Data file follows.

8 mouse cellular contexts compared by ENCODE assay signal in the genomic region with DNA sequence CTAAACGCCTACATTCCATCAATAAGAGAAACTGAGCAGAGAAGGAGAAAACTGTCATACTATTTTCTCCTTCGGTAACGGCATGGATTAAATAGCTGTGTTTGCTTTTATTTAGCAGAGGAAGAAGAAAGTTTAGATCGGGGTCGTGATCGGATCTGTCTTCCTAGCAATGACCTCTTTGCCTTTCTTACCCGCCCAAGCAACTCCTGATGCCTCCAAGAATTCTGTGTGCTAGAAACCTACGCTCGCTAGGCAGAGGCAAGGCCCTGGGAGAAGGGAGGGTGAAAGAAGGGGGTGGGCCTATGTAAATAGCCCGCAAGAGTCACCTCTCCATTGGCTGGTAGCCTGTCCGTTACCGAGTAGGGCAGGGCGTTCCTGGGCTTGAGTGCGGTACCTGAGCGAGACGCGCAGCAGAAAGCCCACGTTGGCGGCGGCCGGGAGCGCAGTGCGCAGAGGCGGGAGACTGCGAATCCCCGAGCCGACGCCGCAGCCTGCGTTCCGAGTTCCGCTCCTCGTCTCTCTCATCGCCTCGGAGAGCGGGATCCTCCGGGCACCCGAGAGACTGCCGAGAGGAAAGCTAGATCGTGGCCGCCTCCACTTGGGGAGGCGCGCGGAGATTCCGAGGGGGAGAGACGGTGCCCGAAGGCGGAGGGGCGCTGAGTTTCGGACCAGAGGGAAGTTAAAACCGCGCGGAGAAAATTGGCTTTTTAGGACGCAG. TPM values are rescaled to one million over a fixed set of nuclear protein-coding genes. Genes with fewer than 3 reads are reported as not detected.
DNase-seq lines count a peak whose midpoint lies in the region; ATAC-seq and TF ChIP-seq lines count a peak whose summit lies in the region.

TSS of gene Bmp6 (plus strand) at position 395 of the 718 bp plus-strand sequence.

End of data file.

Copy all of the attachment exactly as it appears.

8 mouse cellular contexts compared by ENCODE assay signal in the genomic region with DNA sequence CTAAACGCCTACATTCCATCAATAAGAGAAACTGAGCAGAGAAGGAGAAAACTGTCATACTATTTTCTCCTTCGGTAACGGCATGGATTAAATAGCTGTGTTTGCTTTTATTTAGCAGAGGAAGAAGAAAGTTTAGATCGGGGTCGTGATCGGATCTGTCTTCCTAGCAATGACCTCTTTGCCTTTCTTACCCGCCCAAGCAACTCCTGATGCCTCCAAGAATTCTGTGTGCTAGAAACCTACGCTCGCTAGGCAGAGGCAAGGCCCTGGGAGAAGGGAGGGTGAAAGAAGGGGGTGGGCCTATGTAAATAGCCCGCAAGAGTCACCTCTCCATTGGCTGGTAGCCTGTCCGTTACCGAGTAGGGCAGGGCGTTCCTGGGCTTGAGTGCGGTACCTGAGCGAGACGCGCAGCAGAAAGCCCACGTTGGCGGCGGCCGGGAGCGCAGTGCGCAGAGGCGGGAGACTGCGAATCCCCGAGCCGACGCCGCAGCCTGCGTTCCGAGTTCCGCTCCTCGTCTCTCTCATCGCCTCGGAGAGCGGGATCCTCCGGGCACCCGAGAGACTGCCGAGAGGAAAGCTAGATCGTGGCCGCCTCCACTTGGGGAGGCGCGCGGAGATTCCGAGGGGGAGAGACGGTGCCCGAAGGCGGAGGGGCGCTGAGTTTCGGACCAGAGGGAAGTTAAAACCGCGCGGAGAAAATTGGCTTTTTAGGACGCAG. TPM values are rescaled to one million over a fixed set of nuclear protein-coding genes. Genes with fewer than 3 reads are reported as not detected.
DNase-seq lines count a peak whose midpoint lies in the region; ATAC-seq and TF ChIP-seq lines count a peak whose summit lies in the region.

TSS of gene Bmp6 (plus strand) at position 395 of the 718 bp plus-strand sequence.